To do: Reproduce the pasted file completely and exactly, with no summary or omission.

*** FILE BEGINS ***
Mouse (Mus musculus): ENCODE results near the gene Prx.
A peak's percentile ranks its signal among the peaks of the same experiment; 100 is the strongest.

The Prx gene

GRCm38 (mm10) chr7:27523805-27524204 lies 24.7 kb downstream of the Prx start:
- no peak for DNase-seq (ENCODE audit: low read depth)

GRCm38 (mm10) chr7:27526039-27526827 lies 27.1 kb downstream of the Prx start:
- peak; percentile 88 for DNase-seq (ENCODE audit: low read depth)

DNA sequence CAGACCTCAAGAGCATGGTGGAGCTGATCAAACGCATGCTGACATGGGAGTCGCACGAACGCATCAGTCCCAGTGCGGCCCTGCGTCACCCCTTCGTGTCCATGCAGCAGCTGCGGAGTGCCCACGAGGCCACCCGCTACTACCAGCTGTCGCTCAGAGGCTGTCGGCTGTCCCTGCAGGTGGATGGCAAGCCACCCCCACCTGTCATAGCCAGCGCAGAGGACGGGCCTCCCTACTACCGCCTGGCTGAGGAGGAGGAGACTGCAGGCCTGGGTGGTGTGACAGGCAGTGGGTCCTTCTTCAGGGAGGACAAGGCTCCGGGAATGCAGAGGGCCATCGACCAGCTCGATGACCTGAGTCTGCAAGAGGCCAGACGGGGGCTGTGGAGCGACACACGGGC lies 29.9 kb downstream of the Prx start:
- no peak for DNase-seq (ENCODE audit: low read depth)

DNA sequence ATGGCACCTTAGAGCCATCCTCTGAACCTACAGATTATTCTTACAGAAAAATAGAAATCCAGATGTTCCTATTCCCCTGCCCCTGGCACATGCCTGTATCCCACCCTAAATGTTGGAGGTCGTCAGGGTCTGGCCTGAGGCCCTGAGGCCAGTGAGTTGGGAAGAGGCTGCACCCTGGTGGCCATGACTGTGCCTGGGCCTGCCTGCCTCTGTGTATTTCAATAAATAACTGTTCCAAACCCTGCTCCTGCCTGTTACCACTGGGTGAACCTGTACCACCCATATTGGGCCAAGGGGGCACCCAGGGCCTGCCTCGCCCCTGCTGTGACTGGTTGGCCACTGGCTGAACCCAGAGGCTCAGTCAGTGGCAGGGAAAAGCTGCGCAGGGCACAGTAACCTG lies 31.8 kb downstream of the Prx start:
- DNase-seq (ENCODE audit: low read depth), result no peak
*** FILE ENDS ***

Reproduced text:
Mouse (Mus musculus): ENCODE results near the gene Prx.
A peak's percentile ranks its signal among the peaks of the same experiment; 100 is the strongest.

The Prx gene

GRCm38 (mm10) chr7:27523805-27524204 lies 24.7 kb downstream of the Prx start:
- no peak for DNase-seq (ENCODE audit: low read depth)

GRCm38 (mm10) chr7:27526039-27526827 lies 27.1 kb downstream of the Prx start:
- peak; percentile 88 for DNase-seq (ENCODE audit: low read depth)

DNA sequence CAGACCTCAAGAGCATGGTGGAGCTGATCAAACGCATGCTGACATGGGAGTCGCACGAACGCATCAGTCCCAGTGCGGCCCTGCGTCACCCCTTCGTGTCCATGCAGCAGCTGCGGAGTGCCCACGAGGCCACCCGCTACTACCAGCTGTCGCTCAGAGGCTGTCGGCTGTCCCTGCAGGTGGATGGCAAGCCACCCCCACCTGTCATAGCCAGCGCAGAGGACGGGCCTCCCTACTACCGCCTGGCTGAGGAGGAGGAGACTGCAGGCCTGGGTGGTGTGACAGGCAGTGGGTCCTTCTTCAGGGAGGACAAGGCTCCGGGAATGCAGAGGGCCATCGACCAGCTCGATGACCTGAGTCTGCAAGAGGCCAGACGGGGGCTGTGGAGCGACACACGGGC lies 29.9 kb downstream of the Prx start:
- no peak for DNase-seq (ENCODE audit: low read depth)

DNA sequence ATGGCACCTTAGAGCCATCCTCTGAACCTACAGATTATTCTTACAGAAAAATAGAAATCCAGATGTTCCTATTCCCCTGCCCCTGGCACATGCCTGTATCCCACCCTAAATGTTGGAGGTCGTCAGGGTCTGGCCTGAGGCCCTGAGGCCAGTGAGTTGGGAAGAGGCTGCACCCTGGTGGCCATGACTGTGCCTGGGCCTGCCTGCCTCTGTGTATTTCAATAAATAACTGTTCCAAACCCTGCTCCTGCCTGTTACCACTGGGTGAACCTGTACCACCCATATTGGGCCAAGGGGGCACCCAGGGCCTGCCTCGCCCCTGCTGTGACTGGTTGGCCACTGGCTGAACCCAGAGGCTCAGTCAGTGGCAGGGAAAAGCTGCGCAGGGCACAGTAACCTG lies 31.8 kb downstream of the Prx start:
- DNase-seq (ENCODE audit: low read depth), result no peak